Federal Reserve: Every Bank Passed The Stress Test; Should The Fed Make The Exams Harder?

The building of the Federal Reserve Bank in downtown Manhattan in New York (AP Photo)
The building of the Federal Reserve Bank in downtown Manhattan in New York (AP Photo)
The building of the Federal Reserve Bank in downtown Manhattan in New York (AP Photo)

(International Business Times) – On Thursday afternoon, 31 of the largest U.S.-based banks got a clean bill of health from the Federal Reserve. In the first round of its annual stress tests, the Fed found that every bank holding more than $50 billion on its books would stay solvent enough in a deep economic downturn to continue operating.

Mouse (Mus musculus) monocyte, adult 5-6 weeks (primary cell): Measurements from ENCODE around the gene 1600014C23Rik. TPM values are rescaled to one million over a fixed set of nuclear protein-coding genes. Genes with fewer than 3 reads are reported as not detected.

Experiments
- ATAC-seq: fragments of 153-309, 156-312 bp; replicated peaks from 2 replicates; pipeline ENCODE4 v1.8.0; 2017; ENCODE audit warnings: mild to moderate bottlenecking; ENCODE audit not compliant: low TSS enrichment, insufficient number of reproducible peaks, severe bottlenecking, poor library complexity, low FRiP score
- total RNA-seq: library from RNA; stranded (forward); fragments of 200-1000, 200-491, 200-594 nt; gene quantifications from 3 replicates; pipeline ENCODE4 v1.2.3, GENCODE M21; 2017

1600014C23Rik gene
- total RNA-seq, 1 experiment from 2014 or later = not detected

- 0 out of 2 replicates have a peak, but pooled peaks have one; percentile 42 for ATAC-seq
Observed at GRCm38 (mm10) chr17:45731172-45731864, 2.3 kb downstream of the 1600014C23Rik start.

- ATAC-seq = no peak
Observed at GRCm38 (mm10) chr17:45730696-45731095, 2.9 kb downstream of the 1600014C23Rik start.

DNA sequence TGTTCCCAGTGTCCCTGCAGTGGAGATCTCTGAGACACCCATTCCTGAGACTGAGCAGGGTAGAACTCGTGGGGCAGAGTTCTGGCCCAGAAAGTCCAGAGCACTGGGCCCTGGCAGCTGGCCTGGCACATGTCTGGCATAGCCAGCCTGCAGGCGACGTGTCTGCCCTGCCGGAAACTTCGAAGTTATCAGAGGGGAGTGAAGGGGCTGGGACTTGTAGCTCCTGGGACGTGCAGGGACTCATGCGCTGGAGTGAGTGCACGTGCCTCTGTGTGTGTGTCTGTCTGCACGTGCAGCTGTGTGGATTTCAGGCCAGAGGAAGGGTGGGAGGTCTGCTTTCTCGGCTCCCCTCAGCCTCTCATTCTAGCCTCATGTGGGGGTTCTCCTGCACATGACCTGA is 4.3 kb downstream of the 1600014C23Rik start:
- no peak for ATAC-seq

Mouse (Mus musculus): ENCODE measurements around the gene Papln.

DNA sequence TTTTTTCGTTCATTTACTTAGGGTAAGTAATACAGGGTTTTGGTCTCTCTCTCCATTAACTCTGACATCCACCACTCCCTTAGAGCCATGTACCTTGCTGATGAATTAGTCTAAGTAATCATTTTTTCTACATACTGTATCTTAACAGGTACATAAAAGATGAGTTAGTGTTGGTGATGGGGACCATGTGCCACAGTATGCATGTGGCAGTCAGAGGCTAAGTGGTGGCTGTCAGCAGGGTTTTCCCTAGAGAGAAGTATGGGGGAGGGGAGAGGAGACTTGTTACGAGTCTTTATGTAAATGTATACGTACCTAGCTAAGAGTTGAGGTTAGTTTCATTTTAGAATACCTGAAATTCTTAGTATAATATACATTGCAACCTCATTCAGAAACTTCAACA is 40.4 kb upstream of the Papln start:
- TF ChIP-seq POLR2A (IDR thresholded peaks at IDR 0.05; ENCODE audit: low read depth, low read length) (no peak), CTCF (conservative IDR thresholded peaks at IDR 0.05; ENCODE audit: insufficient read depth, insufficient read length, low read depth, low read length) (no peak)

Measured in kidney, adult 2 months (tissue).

The full results of the stress tests, including a subjective judgment of banks’ internal risk controls, won’t be publicized until March 11. But the 100 percent passing rate on the first phase, unprecedented since the tests began in 2009, raises questions about whether the stress tests could really foretell, let alone forestall, the next financial crisis.

Those concerns were underscored this week in a paper from Columbia University and a Treasury Department unit that suggested the Fed’s results have grown too predictable. “The pattern suggests a missed opportunity to diversify the types of stresses tested,” the authors warned.

Others share their worries. “There are obviously a lot of issues about how you choose the scenarios that you’re going to use,” said Robert Engle, a Nobel Prize-winning economist at New York University. Engle and his NYU team pioneered a novel way of measuring the riskiness of individual banks that he describes as complementary to the Fed’s process.

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